- Also, the changeover valve might be cheap enough to replace. So too would the compressor. This repair may be the right thing to do as long as the system is less than fifteen to twenty years old. But if it is older, then replace the whole system.
3. Dirty or Frosted Heat Pump Coils
Dirty heat pump coils, again, slow airflow through the condenser outside, and the evaporator unit inside. Thus, dirt can interfere with the heating system’s efficiency. Dirty coils lowers the BTUs per hour that a heat pump can pump for example. That could mean that the system cannot keep your quarters as warm as your thermostat setting calls for.
- These coils have closely spaced metal fins that often become logged with dirt. So have a pro clean these with forced air or steam in extreme cases.
- Or, try vacuuming the coils with a household hose and brush sweeper. Be careful not to bend the fins though, as they’re delicate. Bending them too much can forever restrict airflow and thus, reduce how well your heating system (heat pump) heats your house.
4. Extremely Cold Temps Outside Can Make it Seem Like the Heat is Not Working in Your House
It’s common for furnaces to fail to keep up when the weather outside is very chilly. They might run constantly yet still fail to keep up. Now there may be nothing wrong with the thermostat per se. And, there might be nothing the matter with the furnace either. The issue might be that your central heating system is too small to overcome the entering cold from outside. Again, a very cold day can make it feel inside like there’s no heat.
- Close all windows and drapes, especially during the night.
- If you have a multi stage heat system, check that all heating stages are working as they should.
- If your windows are old or are single-pane, try upgrading to at least double-pane. We like triple-pane. Why? Because these offer greater insulating. Thus, they keep the heat inside better.
5. One Stage Not Working in Multistage Heat Systems
You may be getting SOME heat, but not enough to hold room temperature at the desired value.
- Check that your compressors are working.
- Check all heat stages in the furnace (burners, elements), as some have more than one. For multi stage heat, stage one should come on first. As soon as room temperature falls below the set point by half a degree or so, you should hear it start up. If it does not, find out why. Then, the second stage should kick in if the room temp hits two or three degrees less than set temperature. Again, if it does not, this may be what’s causing your problem.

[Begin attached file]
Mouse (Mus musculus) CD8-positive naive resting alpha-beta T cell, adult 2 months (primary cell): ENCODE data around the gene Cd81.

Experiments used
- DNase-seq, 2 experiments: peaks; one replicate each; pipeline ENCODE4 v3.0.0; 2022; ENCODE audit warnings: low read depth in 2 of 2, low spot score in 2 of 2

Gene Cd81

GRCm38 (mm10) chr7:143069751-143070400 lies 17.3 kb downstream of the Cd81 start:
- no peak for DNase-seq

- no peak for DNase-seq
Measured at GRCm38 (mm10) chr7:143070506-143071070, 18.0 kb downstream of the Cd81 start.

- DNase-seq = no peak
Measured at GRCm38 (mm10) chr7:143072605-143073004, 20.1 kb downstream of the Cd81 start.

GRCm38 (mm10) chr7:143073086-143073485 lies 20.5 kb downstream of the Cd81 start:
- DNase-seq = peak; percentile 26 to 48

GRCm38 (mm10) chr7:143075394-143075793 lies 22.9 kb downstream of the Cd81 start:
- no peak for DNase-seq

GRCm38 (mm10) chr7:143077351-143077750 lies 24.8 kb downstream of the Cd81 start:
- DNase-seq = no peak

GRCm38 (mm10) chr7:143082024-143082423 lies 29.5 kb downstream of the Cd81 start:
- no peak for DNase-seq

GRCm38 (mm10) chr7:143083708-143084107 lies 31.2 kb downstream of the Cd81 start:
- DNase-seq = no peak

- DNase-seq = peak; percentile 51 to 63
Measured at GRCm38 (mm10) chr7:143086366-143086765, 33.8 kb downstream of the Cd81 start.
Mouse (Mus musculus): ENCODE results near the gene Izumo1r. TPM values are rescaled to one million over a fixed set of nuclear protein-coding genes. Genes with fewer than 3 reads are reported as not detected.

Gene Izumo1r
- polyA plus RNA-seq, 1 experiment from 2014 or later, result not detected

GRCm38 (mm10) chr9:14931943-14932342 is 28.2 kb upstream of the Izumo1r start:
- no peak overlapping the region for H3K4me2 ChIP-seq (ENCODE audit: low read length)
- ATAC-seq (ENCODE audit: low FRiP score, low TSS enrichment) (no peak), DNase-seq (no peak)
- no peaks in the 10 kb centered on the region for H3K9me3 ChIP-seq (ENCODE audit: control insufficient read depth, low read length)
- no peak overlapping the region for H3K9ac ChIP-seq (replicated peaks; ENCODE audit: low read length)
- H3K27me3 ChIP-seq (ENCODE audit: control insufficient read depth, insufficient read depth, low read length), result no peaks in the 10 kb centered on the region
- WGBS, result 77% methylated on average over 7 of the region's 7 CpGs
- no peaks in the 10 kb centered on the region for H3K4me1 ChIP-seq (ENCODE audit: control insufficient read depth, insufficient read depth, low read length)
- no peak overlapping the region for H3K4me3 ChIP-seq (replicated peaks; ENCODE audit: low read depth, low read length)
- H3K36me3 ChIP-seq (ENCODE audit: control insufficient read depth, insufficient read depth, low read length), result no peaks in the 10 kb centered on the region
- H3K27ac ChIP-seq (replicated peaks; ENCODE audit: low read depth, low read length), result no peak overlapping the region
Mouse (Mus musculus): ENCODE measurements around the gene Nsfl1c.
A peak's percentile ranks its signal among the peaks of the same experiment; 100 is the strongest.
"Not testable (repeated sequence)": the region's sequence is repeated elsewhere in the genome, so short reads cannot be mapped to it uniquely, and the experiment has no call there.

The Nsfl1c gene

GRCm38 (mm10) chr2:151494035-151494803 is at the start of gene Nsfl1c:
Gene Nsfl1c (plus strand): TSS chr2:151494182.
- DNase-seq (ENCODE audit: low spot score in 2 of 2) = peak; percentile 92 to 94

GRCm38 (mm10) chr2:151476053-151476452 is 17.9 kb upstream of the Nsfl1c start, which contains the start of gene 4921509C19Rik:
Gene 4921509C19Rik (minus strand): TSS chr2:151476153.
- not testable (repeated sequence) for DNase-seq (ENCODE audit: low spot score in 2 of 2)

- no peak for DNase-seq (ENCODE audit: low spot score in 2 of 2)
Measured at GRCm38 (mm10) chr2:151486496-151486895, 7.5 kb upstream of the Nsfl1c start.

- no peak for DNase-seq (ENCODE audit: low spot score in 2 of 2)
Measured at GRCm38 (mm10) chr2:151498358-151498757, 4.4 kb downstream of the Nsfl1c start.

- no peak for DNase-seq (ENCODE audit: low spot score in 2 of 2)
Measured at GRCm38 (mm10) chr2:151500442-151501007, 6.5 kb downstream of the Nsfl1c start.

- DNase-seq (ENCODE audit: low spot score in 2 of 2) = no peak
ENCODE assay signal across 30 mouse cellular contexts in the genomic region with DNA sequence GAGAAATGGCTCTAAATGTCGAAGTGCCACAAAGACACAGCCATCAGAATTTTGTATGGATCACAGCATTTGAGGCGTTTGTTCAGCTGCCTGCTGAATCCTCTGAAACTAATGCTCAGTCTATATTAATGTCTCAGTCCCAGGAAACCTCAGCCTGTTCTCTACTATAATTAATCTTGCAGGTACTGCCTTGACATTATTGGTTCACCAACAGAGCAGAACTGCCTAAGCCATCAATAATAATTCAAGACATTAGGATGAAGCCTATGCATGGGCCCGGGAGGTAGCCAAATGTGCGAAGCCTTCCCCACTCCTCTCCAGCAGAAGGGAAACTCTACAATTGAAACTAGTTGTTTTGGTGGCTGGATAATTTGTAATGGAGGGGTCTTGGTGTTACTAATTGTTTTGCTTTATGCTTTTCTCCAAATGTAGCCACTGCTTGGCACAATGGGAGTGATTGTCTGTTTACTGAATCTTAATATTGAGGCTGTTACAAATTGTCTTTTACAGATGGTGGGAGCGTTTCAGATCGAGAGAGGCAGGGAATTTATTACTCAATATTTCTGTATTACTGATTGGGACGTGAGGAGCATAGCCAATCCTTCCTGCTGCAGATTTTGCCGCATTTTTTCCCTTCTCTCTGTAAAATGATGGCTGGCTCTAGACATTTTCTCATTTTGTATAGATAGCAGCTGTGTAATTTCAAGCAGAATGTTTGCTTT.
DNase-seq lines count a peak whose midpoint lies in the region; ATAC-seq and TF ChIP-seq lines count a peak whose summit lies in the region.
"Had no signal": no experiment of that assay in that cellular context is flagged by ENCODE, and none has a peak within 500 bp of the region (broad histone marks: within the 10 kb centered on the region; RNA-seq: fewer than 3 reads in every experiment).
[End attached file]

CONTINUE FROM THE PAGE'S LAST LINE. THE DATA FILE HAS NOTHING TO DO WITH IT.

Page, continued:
- For heat pump systems, a faulty or badly wired changeover valve may also cause weak heating. In this case, your HVAC system may deliver chilled air though you really need heat.
6. Too Little Insulation or Too Much Outside Air Getting In.
If your house lacks enough insulation, this worsens the low (or no) heat issue. Indeed, much warmth leaves through cracks around windows, walls, and doors. Thus, the furnace works harder to bring the house up to the set temperature. Indeed, there may be many BTUs leaking in in this way. So many BTUs, that the central heating system cannot backfill. The furnace cannot thus, maintain the set temperature. So, your heat never reaches that set temperature.
- Find the most leaky areas of your home. Do that by walking around inside the house, feeling for cold spots. Look for places where chilly air leaks in. Then, seal these spots with the calking, hardening foams, and other materials.
- Be sure that the louvers on any exhaust fans to the outside that you have, close completely when the fan is off. These include bathroom or kitchen exhaust fans.
- Replace faulty windows and doors. Again, single pane windows are huge energy hogs. We suggest replacing these with at least double pane models.
- Also, remember the basement. We’ve found that replacing our old single pane basement windows with glass block units helped a lot. See our How to Install Glass Block Windows post for details on that project.
- These new windows took a big load off of our HVAC unit. Indeed, the set temperature grew much easier to maintain over a wide range of heating values. Basement glass block windows, in our case indeed lessened our low house heat issue.
As should be clear, the Honeywell thermostat not heating up problem in homes has many causes. Plus, most of them lie beyond the thermostat. A poorly insulated home, a furnace that’s too small, leaky windows and doors also contribute. All of these make the HVAC system work too hard to heat your home. In many homes there’s little coolness to spare due to poor HVAC sizing. Sadly, the fix for this often costs a lot. Why? Because it means replacing windows and doors, or adding more insulation. Or you may need to upgrade your furnace or add more supplemental heaters to your home.
But we hope that now, you know what might cause the Honeywell thermostat not heating up your home issue. Knowing the causes often helps in choosing the right fixes. Even though the best fix may cost the most, at least now, you have the data in front of you. Good luck, and choose the fixes wisely.
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- 2023-02-16: First published.